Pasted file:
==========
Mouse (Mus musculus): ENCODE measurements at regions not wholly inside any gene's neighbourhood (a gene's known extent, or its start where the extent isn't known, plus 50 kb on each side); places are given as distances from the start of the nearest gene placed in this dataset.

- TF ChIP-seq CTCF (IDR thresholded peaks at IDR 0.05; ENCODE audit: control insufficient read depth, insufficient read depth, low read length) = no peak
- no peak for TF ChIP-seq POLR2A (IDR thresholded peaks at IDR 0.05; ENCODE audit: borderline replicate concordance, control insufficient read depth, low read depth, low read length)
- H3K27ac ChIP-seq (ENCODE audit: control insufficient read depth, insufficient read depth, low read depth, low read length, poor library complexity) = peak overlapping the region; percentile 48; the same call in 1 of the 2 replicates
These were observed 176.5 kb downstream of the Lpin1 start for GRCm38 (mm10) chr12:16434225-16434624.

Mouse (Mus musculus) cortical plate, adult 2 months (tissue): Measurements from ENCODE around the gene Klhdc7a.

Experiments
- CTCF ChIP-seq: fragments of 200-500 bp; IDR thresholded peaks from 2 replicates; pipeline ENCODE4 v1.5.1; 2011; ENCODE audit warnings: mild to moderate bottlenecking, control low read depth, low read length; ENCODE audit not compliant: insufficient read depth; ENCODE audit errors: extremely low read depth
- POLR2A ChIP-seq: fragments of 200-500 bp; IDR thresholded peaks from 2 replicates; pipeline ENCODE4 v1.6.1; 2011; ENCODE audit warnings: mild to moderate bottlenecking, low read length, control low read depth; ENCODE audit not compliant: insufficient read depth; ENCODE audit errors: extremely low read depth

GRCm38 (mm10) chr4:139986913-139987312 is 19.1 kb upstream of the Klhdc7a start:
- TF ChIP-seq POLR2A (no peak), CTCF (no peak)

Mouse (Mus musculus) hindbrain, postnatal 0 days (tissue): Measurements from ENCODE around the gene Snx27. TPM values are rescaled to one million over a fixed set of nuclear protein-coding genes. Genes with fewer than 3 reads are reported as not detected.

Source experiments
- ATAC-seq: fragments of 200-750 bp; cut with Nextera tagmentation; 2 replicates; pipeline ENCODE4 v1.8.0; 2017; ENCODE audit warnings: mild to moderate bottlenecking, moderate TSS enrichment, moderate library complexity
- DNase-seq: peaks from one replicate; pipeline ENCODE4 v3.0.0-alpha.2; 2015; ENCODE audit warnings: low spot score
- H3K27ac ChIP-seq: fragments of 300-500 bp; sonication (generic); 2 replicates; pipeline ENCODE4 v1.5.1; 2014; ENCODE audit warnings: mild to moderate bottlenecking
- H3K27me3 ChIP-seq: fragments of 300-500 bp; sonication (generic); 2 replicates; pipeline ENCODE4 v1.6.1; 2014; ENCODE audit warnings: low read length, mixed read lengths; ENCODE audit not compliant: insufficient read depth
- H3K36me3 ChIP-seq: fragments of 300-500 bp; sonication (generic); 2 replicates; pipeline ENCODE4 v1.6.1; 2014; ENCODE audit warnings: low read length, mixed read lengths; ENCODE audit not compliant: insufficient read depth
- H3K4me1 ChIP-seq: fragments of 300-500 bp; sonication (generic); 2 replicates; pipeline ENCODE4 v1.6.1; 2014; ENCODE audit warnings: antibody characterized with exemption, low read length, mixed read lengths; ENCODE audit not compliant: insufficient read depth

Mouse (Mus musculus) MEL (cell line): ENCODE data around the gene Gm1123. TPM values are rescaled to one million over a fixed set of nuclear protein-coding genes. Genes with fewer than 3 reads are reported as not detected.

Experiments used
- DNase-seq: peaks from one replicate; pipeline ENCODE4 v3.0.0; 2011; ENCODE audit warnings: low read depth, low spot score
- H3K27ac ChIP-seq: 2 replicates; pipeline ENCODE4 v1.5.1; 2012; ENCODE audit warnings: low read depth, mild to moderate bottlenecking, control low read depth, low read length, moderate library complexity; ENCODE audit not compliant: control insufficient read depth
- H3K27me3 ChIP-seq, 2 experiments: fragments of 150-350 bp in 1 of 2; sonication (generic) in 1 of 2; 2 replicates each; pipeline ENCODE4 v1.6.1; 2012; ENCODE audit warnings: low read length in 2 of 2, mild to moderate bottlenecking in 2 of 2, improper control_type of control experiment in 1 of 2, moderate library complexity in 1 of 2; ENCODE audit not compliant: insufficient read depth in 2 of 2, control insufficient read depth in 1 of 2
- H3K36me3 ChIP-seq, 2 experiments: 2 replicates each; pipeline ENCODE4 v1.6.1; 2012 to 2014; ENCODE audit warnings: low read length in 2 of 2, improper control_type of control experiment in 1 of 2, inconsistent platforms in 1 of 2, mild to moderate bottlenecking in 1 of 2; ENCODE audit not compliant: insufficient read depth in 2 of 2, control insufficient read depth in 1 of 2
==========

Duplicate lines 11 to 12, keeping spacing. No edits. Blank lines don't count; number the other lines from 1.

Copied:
- TF ChIP-seq POLR2A (no peak), CTCF (no peak)

Mouse (Mus musculus) hindbrain, postnatal 0 days (tissue): Measurements from ENCODE around the gene Snx27. TPM values are rescaled to one million over a fixed set of nuclear protein-coding genes. Genes with fewer than 3 reads are reported as not detected.